The Cartier Bresson of the East

“The photograph must be disturbing and worth remembering.”

I could not help starting this article with a quote that every photographer should, in my humble opinion, always keep in mind, like the brush in the hands of the painter, ready to slip on a white canvas to make it a moment later indelibly, another thing.
The author of this quote is FAN HO a photographer and director born in Shanghai in 1931, who gave so much to contemporary photography, collecting awards in every part of the world.
His work began to take shape in Hong Kong, after he moved there in 1948 with the whole family. In a city in full post-war turmoil.

He starts photographing with his uncle’s Rolleiflex. Around him, son of a wealthy family, there was hunger and the impatience of a population composed for a large part of refugees in search of an opportunity. But his photography shows us something else, as if it was a paradox: environments appear silent, with a discreet human presence, a painting of lights and shadows, often enriched by a dreamlike presence interpreted by the smoke of asphyxiated streets or the haze of a tropical climate.
The strength of his images instinctively leads those who look at them to find links with another sacred monster of photography: Henry Cartier Bresson. This is just an initial impression, the things in common are, in addition to black and white, the emotional force of a reality entangled in the frame, but while Bresson “fishes” from a moving river, Fan Ho is sitting patient by the lake, waiting for everything on the mirror of water to give way to a smooth and crystallized surface, shaped with the stillness of equilibrium.
His photos seem to be the result of a cinematic storeling: there is always a nostalgic taste in his shots, as he says “the street is a living theatre” in this atmosphere an almost spasmodic wait develops, able to frame involuntary actors, at a precise moment between light and shadow.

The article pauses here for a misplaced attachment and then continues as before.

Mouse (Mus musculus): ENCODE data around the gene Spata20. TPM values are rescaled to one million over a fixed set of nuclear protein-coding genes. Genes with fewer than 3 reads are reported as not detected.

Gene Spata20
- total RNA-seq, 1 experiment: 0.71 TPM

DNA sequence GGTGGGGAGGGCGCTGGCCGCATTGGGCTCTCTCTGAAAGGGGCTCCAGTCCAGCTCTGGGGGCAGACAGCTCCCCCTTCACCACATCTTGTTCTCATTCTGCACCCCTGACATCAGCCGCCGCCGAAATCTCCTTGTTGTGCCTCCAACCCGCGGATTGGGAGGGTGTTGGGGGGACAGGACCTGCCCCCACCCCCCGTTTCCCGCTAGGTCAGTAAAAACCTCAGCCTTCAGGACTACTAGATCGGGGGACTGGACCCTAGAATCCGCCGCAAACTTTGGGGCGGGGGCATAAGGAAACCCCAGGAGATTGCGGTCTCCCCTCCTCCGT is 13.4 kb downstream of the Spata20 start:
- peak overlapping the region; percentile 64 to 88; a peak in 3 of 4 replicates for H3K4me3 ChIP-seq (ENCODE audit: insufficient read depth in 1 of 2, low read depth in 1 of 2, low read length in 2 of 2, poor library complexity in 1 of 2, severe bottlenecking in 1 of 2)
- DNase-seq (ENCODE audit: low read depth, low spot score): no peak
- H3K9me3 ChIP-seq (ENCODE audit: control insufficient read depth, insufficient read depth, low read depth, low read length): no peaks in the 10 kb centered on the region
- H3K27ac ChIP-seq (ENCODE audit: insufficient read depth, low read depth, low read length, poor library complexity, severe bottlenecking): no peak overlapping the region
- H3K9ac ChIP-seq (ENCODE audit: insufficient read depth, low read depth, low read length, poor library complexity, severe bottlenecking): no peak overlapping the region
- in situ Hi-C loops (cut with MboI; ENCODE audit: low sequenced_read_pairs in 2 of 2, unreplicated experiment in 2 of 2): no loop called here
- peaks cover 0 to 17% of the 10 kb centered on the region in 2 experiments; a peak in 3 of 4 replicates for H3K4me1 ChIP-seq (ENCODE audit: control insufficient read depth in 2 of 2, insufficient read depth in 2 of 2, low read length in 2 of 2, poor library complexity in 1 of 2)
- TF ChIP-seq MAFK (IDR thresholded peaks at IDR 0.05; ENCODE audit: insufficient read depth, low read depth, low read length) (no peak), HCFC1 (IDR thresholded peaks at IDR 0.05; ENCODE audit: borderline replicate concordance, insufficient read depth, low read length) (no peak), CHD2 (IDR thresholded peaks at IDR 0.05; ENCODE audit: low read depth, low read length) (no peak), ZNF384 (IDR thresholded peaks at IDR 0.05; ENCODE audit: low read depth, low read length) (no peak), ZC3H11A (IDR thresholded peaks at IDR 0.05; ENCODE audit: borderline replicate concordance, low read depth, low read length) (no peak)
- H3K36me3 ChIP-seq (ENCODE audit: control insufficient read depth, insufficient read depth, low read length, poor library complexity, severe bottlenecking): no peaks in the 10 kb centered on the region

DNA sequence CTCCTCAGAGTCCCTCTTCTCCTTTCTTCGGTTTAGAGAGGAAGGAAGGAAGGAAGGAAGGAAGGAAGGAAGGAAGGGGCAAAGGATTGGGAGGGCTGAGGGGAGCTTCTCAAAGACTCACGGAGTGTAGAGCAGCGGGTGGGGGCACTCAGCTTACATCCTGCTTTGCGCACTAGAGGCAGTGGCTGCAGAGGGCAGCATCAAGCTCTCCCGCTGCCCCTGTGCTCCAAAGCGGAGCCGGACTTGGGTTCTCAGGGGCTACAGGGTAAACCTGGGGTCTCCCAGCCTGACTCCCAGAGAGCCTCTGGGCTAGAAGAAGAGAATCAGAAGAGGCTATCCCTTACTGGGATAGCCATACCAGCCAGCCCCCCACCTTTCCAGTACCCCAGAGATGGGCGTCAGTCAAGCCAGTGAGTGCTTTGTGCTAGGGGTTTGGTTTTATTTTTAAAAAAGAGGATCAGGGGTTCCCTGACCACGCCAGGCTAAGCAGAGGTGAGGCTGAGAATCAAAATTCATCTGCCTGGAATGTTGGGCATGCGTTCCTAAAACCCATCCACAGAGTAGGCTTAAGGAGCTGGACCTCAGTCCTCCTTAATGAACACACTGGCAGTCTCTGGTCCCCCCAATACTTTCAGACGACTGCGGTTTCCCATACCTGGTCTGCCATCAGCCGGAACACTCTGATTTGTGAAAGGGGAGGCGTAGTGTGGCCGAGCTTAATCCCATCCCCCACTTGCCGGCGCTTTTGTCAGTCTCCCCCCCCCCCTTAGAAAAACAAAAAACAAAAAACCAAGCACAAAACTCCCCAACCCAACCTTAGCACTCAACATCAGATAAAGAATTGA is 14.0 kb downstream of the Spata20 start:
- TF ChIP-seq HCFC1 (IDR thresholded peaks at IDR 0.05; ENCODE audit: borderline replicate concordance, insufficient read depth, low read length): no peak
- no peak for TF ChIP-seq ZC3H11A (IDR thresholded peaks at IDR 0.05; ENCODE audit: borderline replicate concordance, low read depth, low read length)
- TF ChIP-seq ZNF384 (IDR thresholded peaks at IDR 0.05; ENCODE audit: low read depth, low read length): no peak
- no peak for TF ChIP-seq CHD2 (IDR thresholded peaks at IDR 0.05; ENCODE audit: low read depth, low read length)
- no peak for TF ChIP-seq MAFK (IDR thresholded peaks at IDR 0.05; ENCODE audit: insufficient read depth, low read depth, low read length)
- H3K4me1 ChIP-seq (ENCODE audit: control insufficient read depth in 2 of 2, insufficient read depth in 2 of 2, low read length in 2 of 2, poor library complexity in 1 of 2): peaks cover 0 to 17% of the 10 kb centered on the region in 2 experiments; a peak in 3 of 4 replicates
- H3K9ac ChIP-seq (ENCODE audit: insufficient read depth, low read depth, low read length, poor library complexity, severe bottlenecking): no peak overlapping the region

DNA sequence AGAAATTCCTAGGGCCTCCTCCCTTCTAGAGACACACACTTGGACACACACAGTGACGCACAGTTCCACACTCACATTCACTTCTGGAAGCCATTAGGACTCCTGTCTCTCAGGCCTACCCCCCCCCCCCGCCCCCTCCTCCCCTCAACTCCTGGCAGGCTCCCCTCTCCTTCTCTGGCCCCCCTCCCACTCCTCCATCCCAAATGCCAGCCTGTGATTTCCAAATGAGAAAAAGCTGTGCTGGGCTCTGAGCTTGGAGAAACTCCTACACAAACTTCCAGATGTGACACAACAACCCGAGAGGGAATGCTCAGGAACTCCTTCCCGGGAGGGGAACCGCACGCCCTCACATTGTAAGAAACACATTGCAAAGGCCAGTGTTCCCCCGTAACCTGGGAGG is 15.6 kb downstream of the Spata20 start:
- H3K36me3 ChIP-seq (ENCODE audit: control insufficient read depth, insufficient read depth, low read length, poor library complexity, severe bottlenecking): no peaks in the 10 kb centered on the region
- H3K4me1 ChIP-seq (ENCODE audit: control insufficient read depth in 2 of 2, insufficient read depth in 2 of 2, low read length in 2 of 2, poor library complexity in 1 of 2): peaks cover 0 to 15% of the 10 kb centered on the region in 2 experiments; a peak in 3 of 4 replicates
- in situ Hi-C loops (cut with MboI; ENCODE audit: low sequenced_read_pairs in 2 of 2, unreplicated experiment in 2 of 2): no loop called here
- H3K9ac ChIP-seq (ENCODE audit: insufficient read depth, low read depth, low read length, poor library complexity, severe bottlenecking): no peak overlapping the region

There is a three-mention note that, considering the means of the time, leaves very little room for technical analysis: the result is a vision that cannot be explained, but only admired and interpreted in respect of the author. There is so much “feeling” in each of his photos, because he shot mainly based on his feelings: a search taken from the result of the encounter of his senses with what surrounds him. To him the machine is just a mean, the real secret ingredient and the almost compulsive desire to want to tell something that emerges from his extraordinary sensitivity.

Fan Ho ‘s work today is placed in the chapter of “street photography” but I am sure that he never even thought for a moment to define his photography: he was always driven by the healthy strength of those who want to discover and show, regardless of everything else.

We tend to structure, or to sectorize everything in our society, to give the feeling that everyone is able to do or to have the same thing if you follow certain parameters, but after having deepened a little the artistic epic of Fan Ho, I believe that his images are a clear invitation, for those who engage in photography, to follow more the uniqueness of our feelings instead of the poles of technology and manual.

I invite you to take a tour on his website for me it was a discovery full of emotions in admiring his works.

“You must be able to grasp the moment when. the spirit, the essence, the soul of the subject are revealed. If that moment doesn’t come, you have to wait for the right feeling to happen.”

Aniello Intartaglia

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